I feel as though we danced with the devil, each of us in turn, when first we set out to become firefighters. Each of us has our own particular experience. In some cases, the devil comes right at you; I've known rookies who were beaten down at one of their first fire calls, burned or crushed. Over the years, I've seen some survive the experience with only scars to show for it, while others were swallowed whole and just...didn't.
We went back to the station afterwards and ate our dinner in silence, as, in those days, there was no such thing as a stress-debriefing. Larry and I had our own dance with the devil that day, and the devil had exacted his due from the life of a little girl. I kept my eyes on the devil as we danced; I wasn't burned or injured. Or so I thought. But I didn't think about his poisoned-tail. At some point, whether at this fire or another, the point lanced my throat so neatly that I didn't even know I had been wounded. It lay there, dormant, possibly for decades, until the time came when it bloomed like an evil seed. Larry died of brain cancer in 2007. We will never know which exposure, or series of exposures, got him. Station 31, where we both worked at the time, had an especially high number of firefighter deaths from cancer. The station itself was the subject of a protracted investigation in the early 2000's.
And we danced...
Back to the harsh reality of 34 years later, I continued listening to the doctor as he described what we should expect. The proposed surgery sounded radical to me; I had seen lots of EMS patients over the years with stomas, and the concept of becoming one of them was a lot for me to handle. When he was finished talking, I asked, "What are my alternatives?" I sensed him disengage slightly. He told me I could get a second opinion if I wanted to, but that I had better hurry because the cancer was spreading quickly and was already in the lymph nodes on both sides of my throat. It would jump to my internal organs soon. "Who are the best doctors in the area for this?" I asked. He gave me a few names, including Dr. Neal Futran at the University of Washington, considered one of the very best anywhere.
That afternoon on the phone, I found it was extremely difficult to get in to see any of the top-notch doctors who had been recommended as they are always in high-demand. Their staff people told me they only took some referrals, even from other doctors. The days were ticking by. I got good advice and support from my friend Dr. Mickey Eisenberg, the medical program director of King County Medic One, about the process.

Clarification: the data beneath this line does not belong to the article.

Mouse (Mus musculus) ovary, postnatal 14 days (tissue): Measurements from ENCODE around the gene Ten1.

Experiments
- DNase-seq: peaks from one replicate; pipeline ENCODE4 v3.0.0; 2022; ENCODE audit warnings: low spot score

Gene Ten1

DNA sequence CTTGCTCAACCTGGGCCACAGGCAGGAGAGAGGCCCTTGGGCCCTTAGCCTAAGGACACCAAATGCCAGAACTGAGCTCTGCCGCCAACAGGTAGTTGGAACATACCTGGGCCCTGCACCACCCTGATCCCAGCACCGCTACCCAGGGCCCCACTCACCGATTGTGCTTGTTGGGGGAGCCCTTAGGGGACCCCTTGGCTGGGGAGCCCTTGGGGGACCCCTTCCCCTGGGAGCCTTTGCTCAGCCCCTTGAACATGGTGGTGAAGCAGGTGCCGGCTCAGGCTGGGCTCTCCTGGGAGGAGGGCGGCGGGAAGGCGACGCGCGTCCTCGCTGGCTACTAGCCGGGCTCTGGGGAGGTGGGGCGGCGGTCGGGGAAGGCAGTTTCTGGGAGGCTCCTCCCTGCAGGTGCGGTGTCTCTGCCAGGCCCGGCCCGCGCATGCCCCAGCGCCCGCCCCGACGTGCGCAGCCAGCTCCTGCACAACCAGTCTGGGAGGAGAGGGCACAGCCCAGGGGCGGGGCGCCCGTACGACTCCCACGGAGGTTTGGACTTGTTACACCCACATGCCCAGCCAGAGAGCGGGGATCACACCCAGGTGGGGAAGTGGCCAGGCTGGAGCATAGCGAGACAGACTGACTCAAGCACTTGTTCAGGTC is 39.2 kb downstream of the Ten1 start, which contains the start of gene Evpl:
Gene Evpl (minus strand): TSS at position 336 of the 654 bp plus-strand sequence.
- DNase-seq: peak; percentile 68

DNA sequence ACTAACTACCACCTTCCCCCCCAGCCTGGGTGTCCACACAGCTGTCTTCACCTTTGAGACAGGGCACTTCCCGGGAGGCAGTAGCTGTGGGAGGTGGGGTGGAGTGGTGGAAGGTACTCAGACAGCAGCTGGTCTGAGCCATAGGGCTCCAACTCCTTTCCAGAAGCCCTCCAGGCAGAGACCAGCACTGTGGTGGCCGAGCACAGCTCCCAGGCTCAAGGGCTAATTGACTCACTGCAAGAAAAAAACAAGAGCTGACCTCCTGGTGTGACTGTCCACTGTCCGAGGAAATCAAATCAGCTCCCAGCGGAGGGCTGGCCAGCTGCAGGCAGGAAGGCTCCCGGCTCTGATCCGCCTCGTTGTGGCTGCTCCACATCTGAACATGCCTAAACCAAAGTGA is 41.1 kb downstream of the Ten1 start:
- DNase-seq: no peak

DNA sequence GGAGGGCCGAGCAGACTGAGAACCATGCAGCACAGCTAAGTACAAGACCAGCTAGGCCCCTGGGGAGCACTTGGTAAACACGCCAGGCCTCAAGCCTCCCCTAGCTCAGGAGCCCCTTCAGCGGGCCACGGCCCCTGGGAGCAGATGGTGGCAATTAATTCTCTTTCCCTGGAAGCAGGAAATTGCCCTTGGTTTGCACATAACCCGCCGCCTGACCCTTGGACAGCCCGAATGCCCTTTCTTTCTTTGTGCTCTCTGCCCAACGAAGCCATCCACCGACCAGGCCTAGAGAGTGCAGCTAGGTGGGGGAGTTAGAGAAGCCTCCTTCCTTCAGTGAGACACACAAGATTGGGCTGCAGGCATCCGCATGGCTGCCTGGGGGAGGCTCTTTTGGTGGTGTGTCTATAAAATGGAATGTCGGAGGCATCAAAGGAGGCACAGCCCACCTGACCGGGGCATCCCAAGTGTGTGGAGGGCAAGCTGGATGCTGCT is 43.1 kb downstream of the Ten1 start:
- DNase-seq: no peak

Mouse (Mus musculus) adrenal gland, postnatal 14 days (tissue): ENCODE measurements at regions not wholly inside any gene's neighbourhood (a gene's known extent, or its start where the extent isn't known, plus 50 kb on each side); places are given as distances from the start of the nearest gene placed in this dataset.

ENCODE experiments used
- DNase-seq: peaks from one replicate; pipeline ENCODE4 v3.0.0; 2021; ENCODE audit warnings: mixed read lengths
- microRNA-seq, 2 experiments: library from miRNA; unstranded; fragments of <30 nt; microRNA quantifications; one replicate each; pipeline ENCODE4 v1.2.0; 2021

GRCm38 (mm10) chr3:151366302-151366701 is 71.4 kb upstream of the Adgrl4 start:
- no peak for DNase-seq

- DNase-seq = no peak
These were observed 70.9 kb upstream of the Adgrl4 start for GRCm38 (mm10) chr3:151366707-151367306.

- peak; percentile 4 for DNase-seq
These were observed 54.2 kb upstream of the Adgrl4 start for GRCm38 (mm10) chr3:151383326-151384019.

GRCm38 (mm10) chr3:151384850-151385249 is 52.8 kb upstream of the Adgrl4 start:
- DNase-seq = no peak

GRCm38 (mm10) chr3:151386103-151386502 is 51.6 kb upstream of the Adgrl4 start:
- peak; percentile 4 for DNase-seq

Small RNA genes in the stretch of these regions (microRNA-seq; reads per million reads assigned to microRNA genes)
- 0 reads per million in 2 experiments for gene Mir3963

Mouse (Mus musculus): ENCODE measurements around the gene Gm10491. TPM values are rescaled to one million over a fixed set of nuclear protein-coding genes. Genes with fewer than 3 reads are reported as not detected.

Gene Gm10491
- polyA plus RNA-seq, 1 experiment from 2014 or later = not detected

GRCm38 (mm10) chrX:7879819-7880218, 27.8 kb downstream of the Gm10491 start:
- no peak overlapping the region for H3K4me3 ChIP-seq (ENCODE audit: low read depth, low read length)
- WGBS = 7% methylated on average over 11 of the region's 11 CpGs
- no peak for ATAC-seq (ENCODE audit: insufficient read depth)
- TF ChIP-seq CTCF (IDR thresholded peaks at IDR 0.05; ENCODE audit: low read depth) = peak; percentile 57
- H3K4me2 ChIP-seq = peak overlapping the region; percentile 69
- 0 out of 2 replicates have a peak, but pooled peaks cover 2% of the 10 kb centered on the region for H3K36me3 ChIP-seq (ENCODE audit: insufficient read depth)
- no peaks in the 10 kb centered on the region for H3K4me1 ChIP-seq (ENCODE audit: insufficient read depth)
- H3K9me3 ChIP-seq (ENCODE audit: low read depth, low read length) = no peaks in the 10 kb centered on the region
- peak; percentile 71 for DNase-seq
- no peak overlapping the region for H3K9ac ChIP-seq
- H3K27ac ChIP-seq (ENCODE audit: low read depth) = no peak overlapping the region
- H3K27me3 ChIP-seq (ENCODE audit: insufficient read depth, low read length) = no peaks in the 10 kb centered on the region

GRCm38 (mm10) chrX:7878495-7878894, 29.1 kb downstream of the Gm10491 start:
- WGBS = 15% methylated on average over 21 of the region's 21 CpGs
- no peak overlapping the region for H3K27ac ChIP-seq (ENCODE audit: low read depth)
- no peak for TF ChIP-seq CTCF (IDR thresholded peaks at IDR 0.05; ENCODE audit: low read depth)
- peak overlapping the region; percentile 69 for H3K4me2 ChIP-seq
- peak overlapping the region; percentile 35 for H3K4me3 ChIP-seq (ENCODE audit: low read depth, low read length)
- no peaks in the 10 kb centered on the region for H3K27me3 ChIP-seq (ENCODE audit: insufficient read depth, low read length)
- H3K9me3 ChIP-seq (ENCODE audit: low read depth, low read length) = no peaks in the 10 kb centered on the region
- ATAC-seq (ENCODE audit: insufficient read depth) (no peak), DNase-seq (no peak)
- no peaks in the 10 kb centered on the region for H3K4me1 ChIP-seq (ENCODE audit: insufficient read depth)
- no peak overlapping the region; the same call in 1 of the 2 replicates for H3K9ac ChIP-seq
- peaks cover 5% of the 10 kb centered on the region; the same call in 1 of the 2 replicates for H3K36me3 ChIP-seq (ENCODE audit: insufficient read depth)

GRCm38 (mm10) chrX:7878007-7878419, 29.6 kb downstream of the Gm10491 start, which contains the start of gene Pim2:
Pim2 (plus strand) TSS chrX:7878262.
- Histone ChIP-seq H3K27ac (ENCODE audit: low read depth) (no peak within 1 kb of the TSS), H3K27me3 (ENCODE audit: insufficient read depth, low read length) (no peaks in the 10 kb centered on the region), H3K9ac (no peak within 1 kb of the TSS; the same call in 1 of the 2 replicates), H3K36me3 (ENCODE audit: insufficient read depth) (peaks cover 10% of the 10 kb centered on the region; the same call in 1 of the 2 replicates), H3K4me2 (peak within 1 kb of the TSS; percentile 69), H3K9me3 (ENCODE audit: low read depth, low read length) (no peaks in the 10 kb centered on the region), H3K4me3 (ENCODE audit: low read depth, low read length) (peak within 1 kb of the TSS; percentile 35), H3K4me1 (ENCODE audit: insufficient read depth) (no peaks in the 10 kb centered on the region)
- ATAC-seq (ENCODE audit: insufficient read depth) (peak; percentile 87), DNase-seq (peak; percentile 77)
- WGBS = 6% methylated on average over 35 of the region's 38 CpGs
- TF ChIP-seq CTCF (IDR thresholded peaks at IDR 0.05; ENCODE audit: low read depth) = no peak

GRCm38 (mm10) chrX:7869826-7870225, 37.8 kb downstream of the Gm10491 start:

On Day 13, I contacted Dr. Michael Copass, medical director of Seattle Medic One and an old friend that I once worked very closely with. Besides being possibly the best-known EMS medical director in the country, Dr. Copass is also a professor of medicine at the University of Washington. To call him "well-respected" would be a gross understatement of the facts. He happened to be in Alaska on a rare, well-deserved vacation when I got a hold of him on his cell phone. After I explained my situation to him, he asked "What can I do to help you?"
"I need you to help me get to see Dr. Futran at the University of Washington Medical Center. Right away." Thanks to a referral from Dr. Copass, I got an appointment with Dr. Futran the very next day, five days before my scheduled surgery.
Fast-forward to Day 14: my meeting with Dr. Futran. After yet another exam and more tests, he asked about the pending surgery my other doctor had recommended."Have you given any thought to what your quality of life would be after this surgery?" he asked. He explained that I would lose part of my throat, part of my tongue, my epiglottis, and probably my vocal cords. "Yes, I have thought about it, but what are my options?" He told me that he had seen excellent results in squamous cell tumors, which is what I had, with just radiation and chemotherapy--no surgery. "When can I start?" I said.
Never having been through a similar experience, I thought I could begin radiation therapy right away. I imagined it would be like getting an X-ray at the dentist. How complicated can it be, I thought. "By now, I was really nervous. Not only was I panicky about how fast the cancer was spreading, I was developing a lung infection. Since my epiglottis was compromised, whenever I tried to eat I choked on my food and invariably aspirated some of it into my lungs. I was having a harder and harder time just breathing. Why can't we just get going with the treatment?